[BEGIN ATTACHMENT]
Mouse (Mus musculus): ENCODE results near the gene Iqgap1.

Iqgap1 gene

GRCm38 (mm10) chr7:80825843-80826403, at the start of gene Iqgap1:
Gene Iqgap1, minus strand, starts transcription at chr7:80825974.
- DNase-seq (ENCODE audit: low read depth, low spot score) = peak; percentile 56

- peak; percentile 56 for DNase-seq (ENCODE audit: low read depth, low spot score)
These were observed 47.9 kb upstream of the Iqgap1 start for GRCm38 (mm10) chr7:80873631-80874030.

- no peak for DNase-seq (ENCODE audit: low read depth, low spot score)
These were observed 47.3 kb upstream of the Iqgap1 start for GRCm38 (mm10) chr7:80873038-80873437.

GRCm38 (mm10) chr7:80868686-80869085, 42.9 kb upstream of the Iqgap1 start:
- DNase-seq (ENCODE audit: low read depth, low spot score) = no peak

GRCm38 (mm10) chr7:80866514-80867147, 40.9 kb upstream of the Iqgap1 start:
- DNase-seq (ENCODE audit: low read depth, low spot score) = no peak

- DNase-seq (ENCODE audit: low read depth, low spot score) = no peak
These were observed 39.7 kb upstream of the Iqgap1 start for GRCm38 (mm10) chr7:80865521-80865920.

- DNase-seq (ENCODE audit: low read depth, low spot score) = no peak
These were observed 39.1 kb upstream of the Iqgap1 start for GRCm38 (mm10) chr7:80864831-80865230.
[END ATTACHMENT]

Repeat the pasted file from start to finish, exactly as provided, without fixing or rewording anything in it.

Mouse (Mus musculus): ENCODE results near the gene Iqgap1.

Iqgap1 gene

GRCm38 (mm10) chr7:80825843-80826403, at the start of gene Iqgap1:
Gene Iqgap1, minus strand, starts transcription at chr7:80825974.
- DNase-seq (ENCODE audit: low read depth, low spot score) = peak; percentile 56

- peak; percentile 56 for DNase-seq (ENCODE audit: low read depth, low spot score)
These were observed 47.9 kb upstream of the Iqgap1 start for GRCm38 (mm10) chr7:80873631-80874030.

- no peak for DNase-seq (ENCODE audit: low read depth, low spot score)
These were observed 47.3 kb upstream of the Iqgap1 start for GRCm38 (mm10) chr7:80873038-80873437.

GRCm38 (mm10) chr7:80868686-80869085, 42.9 kb upstream of the Iqgap1 start:
- DNase-seq (ENCODE audit: low read depth, low spot score) = no peak

GRCm38 (mm10) chr7:80866514-80867147, 40.9 kb upstream of the Iqgap1 start:
- DNase-seq (ENCODE audit: low read depth, low spot score) = no peak

- DNase-seq (ENCODE audit: low read depth, low spot score) = no peak
These were observed 39.7 kb upstream of the Iqgap1 start for GRCm38 (mm10) chr7:80865521-80865920.

- DNase-seq (ENCODE audit: low read depth, low spot score) = no peak
These were observed 39.1 kb upstream of the Iqgap1 start for GRCm38 (mm10) chr7:80864831-80865230.